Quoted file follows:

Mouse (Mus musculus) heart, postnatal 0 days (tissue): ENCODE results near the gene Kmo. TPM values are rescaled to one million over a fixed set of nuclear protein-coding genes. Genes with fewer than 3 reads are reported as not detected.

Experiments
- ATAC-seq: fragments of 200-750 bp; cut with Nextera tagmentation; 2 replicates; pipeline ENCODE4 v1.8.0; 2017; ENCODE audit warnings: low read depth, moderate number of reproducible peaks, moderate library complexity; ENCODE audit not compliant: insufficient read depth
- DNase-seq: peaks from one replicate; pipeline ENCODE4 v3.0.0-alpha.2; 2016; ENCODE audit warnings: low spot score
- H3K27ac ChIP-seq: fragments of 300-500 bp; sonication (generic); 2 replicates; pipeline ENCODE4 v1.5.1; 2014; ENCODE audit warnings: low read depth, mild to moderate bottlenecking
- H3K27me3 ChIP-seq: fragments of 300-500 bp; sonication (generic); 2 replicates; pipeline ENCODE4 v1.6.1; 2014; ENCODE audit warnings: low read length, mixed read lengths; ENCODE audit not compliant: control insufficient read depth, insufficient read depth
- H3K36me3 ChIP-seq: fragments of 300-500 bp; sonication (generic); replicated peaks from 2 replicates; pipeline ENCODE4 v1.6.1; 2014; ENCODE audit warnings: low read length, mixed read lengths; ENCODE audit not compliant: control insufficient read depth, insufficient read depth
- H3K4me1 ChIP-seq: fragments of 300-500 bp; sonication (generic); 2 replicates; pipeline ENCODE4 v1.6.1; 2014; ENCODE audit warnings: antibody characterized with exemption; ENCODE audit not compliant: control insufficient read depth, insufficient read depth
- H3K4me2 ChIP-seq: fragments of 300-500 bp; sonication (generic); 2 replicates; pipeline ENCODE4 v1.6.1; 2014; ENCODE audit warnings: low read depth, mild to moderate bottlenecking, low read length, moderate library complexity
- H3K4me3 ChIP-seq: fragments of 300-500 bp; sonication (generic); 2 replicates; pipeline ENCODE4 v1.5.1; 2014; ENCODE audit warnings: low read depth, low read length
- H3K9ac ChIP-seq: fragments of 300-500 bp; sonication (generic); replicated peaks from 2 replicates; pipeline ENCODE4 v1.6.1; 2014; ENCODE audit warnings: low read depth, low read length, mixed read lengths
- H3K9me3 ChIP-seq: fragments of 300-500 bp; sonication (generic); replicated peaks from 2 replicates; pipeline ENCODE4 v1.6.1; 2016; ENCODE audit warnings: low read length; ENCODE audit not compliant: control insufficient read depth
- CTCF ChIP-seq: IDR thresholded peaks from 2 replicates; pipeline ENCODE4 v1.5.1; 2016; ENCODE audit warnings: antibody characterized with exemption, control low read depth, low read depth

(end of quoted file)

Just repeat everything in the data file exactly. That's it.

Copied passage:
Mouse (Mus musculus) heart, postnatal 0 days (tissue): ENCODE results near the gene Kmo. TPM values are rescaled to one million over a fixed set of nuclear protein-coding genes. Genes with fewer than 3 reads are reported as not detected.

Experiments
- ATAC-seq: fragments of 200-750 bp; cut with Nextera tagmentation; 2 replicates; pipeline ENCODE4 v1.8.0; 2017; ENCODE audit warnings: low read depth, moderate number of reproducible peaks, moderate library complexity; ENCODE audit not compliant: insufficient read depth
- DNase-seq: peaks from one replicate; pipeline ENCODE4 v3.0.0-alpha.2; 2016; ENCODE audit warnings: low spot score
- H3K27ac ChIP-seq: fragments of 300-500 bp; sonication (generic); 2 replicates; pipeline ENCODE4 v1.5.1; 2014; ENCODE audit warnings: low read depth, mild to moderate bottlenecking
- H3K27me3 ChIP-seq: fragments of 300-500 bp; sonication (generic); 2 replicates; pipeline ENCODE4 v1.6.1; 2014; ENCODE audit warnings: low read length, mixed read lengths; ENCODE audit not compliant: control insufficient read depth, insufficient read depth
- H3K36me3 ChIP-seq: fragments of 300-500 bp; sonication (generic); replicated peaks from 2 replicates; pipeline ENCODE4 v1.6.1; 2014; ENCODE audit warnings: low read length, mixed read lengths; ENCODE audit not compliant: control insufficient read depth, insufficient read depth
- H3K4me1 ChIP-seq: fragments of 300-500 bp; sonication (generic); 2 replicates; pipeline ENCODE4 v1.6.1; 2014; ENCODE audit warnings: antibody characterized with exemption; ENCODE audit not compliant: control insufficient read depth, insufficient read depth
- H3K4me2 ChIP-seq: fragments of 300-500 bp; sonication (generic); 2 replicates; pipeline ENCODE4 v1.6.1; 2014; ENCODE audit warnings: low read depth, mild to moderate bottlenecking, low read length, moderate library complexity
- H3K4me3 ChIP-seq: fragments of 300-500 bp; sonication (generic); 2 replicates; pipeline ENCODE4 v1.5.1; 2014; ENCODE audit warnings: low read depth, low read length
- H3K9ac ChIP-seq: fragments of 300-500 bp; sonication (generic); replicated peaks from 2 replicates; pipeline ENCODE4 v1.6.1; 2014; ENCODE audit warnings: low read depth, low read length, mixed read lengths
- H3K9me3 ChIP-seq: fragments of 300-500 bp; sonication (generic); replicated peaks from 2 replicates; pipeline ENCODE4 v1.6.1; 2016; ENCODE audit warnings: low read length; ENCODE audit not compliant: control insufficient read depth
- CTCF ChIP-seq: IDR thresholded peaks from 2 replicates; pipeline ENCODE4 v1.5.1; 2016; ENCODE audit warnings: antibody characterized with exemption, control low read depth, low read depth